Smartphones are finally matching 2012’s Nokia 808 in camera sensor size
The Xiaomi Mi Ultra. Xiaomi The back is ceramic. This early leak from YouTuber Tech Buff still shows off the rear display better than any of Xiaomi's official shots. The top and bottom. Look at the size of that camera bump! Xiaomi Following the leak in February, Xiaomi's Mi 11 Ultra went official today. This […]

The Xiaomi Mi Ultra.

Xiaomi

The back is ceramic.

This early leak from YouTuber Tech Buff still shows off the rear display better than any of Xiaomi's official shots.

The top and bottom. Look at the size of that camera bump!

Xiaomi

Following the leak in February, Xiaomi's Mi 11 Ultra went official today. This phone's main claim-to-fame is the inclusion of a second display tucked away in the camera bump. Plus, now that the official specs are out, we can see that "world's largest camera bump" also houses one of the world's largest smartphone camera sensors, the Samsung GN2.

The base specs are on the high end for a high-end 2021 Android phone: a 120Hz, 6.81-inch, 3200×1440 front OLED display, a Snapdragon 888, 12GB of RAM, 256GB of storage, IP68 dust and water resistance, Android 11 with MIUI, and a 5000mAh battery. Xiaomi offers 67W wired and wireless charging, which, along with OnePlus, is a tier above most other phones. Xiaomi touted the 5000mAh battery as being a "silicon-oxygen" battery, although the company failed to point to any serious benefit from its new battery formula. There's also Wi-Fi 6E, which greatly expands the capacity of Wi-Fi by adding 6GHz spectrum alongside the existing 2.4Ghz and 5GHz bands.

On the back, you get a 1.1-inch, 126×294 display with touch support. Xiaomi says the rear display supports an always-on display mode showing the time, date, and notifications. It can also act as a tiny little viewfinder for rear-camera selfies. There are three rear cameras, but the big news is that the main camera features a Samsung GN2 sensor. This is a giant 50MP, 1/1.12″ sensor, with a 1.4μm pixel size and quad pixel binning. The 1/1.12″ sensor size means modern smartphones are finally starting to match the Nokia 808's hardware, a groundbreaking camera phone released all the way back in 2012. The 808 also had a 1/1.12″ sensor with a 1.4μm pixel size, and despite being 9 years old, is still able to stand up to modern devices.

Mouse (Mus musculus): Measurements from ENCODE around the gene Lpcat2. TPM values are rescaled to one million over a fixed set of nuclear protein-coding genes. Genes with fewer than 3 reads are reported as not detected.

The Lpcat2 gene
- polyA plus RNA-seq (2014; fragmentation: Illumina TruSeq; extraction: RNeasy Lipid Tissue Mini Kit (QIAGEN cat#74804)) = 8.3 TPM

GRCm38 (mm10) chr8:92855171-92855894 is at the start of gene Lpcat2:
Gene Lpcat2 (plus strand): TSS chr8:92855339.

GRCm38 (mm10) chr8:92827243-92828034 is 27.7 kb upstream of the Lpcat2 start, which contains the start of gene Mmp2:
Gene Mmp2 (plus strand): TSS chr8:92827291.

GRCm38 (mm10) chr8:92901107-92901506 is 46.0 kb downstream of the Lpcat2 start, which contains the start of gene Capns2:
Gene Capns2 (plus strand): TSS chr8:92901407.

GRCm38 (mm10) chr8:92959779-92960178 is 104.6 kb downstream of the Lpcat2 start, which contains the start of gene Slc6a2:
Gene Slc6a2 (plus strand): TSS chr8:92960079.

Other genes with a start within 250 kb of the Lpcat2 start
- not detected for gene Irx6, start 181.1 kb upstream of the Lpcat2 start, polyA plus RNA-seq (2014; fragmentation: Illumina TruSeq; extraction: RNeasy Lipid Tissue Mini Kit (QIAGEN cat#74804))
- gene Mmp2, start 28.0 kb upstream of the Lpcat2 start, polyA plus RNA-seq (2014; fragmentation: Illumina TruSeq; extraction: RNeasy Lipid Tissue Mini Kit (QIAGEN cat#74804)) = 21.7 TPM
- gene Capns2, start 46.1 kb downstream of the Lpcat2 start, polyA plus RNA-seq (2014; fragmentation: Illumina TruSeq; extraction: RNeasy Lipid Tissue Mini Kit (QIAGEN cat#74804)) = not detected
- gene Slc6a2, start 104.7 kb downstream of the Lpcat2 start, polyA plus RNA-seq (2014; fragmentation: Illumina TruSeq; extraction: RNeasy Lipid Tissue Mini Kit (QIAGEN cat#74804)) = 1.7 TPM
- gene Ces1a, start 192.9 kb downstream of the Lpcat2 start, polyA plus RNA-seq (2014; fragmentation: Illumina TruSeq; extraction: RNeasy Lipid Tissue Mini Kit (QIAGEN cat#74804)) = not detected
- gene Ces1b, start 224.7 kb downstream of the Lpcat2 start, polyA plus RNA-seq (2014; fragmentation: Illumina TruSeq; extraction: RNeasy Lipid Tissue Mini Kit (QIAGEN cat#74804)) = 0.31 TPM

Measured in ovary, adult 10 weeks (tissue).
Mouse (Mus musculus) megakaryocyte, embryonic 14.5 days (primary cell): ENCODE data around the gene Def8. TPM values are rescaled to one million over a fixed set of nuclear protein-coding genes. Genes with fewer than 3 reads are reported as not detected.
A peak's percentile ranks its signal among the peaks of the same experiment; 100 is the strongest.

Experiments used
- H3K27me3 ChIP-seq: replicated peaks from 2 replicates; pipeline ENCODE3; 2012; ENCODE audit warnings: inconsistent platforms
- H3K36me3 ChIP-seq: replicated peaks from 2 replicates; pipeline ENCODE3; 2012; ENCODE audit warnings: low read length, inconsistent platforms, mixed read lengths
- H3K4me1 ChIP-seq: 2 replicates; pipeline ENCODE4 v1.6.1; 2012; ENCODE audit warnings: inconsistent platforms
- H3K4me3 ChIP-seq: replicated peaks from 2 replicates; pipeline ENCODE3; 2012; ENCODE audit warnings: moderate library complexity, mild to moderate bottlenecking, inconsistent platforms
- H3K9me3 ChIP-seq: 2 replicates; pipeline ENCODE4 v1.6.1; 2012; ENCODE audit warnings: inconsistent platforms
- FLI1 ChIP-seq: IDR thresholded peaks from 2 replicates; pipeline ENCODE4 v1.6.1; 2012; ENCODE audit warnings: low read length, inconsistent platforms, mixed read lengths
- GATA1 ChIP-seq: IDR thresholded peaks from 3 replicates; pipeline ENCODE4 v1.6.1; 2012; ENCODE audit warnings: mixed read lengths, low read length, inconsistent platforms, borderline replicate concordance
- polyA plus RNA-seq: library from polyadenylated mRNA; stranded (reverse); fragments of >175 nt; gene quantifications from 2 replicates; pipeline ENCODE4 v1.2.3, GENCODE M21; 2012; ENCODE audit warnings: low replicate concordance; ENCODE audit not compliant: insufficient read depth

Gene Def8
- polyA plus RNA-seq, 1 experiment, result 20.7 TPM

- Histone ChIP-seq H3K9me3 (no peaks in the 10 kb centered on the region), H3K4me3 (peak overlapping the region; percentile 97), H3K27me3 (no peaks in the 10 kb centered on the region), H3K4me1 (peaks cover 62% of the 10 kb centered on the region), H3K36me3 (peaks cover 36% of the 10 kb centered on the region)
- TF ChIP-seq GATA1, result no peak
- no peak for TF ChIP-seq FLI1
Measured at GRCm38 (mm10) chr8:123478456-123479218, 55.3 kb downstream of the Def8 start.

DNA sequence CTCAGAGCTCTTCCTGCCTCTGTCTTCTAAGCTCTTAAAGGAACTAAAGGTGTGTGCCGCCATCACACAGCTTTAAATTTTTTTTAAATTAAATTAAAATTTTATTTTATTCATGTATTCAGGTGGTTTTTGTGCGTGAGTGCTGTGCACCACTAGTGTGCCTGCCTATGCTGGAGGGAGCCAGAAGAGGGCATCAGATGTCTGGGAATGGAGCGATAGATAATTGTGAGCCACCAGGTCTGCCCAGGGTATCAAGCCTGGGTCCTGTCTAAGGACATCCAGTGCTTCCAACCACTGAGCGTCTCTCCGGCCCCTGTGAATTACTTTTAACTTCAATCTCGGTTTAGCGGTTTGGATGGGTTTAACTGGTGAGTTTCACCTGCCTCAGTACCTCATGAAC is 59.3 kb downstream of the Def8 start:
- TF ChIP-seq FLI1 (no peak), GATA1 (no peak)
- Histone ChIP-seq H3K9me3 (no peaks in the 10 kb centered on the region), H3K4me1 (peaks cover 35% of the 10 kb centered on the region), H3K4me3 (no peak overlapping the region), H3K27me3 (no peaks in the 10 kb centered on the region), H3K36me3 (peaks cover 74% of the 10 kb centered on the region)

Since the Nokia 808 launch, modern image stacking techniques and newer AI models mean smartphone manufacturers can squeeze more and more photo quality out of a smaller camera sensor. Those are all improvements in camera software, though, and, if phone manufacturers would give up on their obsession with thin devices, there are major advancements that could be made in camera hardware, too. There was nothing really magic about the Nokia 808—Nokia just prioritized camera hardware in the 13.9 mm thick body. Xiaomi seems to have followed a similar strategy—it lists the Mi 11 Ultra at 8.3 8mm, but it looks like that measurement is without the camera bump. With the camera bump, the phone looks to be 2 or 3 mm thicker. Samsung isn't the only company pushing bigger camera sensors—the Sony IMX800 is rumored to be a 1" sensor.

Advertisement

No phone can go out the door today without multiple rear cameras, so the phone is also packing what looks to be standard-issue 48MP wide-angle and 5x optical zoom cameras, both using the Sony IMX 586.

The camera bump isn't the only thing special about this phone. The phone features a rare ceramic back—a feature we last experienced on the Essential Phone. We can't say ceramic has any huge benefits over the usual glass back. It's often said to be more scratch-resistant, but it's just as prone to shattering. Xiaomi also says the Harman Kardon stereo speakers (a Samsung brand) are "the loudest in the industry."

The Mi 11 Ultra goes on sale internationally (Xiaomi's press release does not say when) for 1,199 euros, or about $1,411.

|0|https://arstechnica.com/?p=1752905|1|https://cdn.arstechnica.net/wp-content/uploads/2021/03/Screen-Shot-2021-03-29-at-7.10.01-PM-760x380.png|2|arstechnica.com|E|

Leave a Reply

Your email address will not be published. Required fields are marked *